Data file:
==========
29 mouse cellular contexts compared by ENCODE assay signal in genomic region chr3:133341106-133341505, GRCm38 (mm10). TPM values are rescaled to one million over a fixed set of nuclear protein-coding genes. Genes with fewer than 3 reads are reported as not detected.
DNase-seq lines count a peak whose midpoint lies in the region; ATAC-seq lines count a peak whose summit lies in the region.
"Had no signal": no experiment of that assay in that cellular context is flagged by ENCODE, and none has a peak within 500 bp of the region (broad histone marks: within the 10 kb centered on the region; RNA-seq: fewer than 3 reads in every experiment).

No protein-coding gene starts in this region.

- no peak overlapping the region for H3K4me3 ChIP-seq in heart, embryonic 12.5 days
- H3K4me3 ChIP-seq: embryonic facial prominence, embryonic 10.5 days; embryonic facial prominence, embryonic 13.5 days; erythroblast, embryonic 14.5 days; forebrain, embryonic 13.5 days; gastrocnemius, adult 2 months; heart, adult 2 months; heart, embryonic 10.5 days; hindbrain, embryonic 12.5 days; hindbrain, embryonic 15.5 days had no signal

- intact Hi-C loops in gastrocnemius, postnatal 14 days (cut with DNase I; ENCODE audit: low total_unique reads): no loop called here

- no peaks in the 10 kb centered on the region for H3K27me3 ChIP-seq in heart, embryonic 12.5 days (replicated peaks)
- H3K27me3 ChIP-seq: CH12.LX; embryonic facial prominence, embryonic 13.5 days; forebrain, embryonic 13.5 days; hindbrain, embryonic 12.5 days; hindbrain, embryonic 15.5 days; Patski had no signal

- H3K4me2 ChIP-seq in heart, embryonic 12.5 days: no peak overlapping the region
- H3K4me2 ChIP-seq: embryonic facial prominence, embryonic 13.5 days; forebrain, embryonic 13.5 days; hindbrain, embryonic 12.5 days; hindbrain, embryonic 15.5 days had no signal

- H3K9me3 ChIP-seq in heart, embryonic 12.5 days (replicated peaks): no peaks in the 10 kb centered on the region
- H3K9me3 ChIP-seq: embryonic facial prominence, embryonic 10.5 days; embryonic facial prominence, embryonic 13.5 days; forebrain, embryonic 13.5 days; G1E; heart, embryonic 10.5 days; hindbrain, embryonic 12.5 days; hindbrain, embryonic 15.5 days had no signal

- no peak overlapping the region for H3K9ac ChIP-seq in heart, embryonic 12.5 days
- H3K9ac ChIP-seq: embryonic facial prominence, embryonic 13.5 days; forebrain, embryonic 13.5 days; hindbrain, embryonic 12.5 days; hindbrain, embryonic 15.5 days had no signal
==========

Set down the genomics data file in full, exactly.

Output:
29 mouse cellular contexts compared by ENCODE assay signal in genomic region chr3:133341106-133341505, GRCm38 (mm10). TPM values are rescaled to one million over a fixed set of nuclear protein-coding genes. Genes with fewer than 3 reads are reported as not detected.
DNase-seq lines count a peak whose midpoint lies in the region; ATAC-seq lines count a peak whose summit lies in the region.
"Had no signal": no experiment of that assay in that cellular context is flagged by ENCODE, and none has a peak within 500 bp of the region (broad histone marks: within the 10 kb centered on the region; RNA-seq: fewer than 3 reads in every experiment).

No protein-coding gene starts in this region.

- no peak overlapping the region for H3K4me3 ChIP-seq in heart, embryonic 12.5 days
- H3K4me3 ChIP-seq: embryonic facial prominence, embryonic 10.5 days; embryonic facial prominence, embryonic 13.5 days; erythroblast, embryonic 14.5 days; forebrain, embryonic 13.5 days; gastrocnemius, adult 2 months; heart, adult 2 months; heart, embryonic 10.5 days; hindbrain, embryonic 12.5 days; hindbrain, embryonic 15.5 days had no signal

- intact Hi-C loops in gastrocnemius, postnatal 14 days (cut with DNase I; ENCODE audit: low total_unique reads): no loop called here

- no peaks in the 10 kb centered on the region for H3K27me3 ChIP-seq in heart, embryonic 12.5 days (replicated peaks)
- H3K27me3 ChIP-seq: CH12.LX; embryonic facial prominence, embryonic 13.5 days; forebrain, embryonic 13.5 days; hindbrain, embryonic 12.5 days; hindbrain, embryonic 15.5 days; Patski had no signal

- H3K4me2 ChIP-seq in heart, embryonic 12.5 days: no peak overlapping the region
- H3K4me2 ChIP-seq: embryonic facial prominence, embryonic 13.5 days; forebrain, embryonic 13.5 days; hindbrain, embryonic 12.5 days; hindbrain, embryonic 15.5 days had no signal

- H3K9me3 ChIP-seq in heart, embryonic 12.5 days (replicated peaks): no peaks in the 10 kb centered on the region
- H3K9me3 ChIP-seq: embryonic facial prominence, embryonic 10.5 days; embryonic facial prominence, embryonic 13.5 days; forebrain, embryonic 13.5 days; G1E; heart, embryonic 10.5 days; hindbrain, embryonic 12.5 days; hindbrain, embryonic 15.5 days had no signal

- no peak overlapping the region for H3K9ac ChIP-seq in heart, embryonic 12.5 days
- H3K9ac ChIP-seq: embryonic facial prominence, embryonic 13.5 days; forebrain, embryonic 13.5 days; hindbrain, embryonic 12.5 days; hindbrain, embryonic 15.5 days had no signal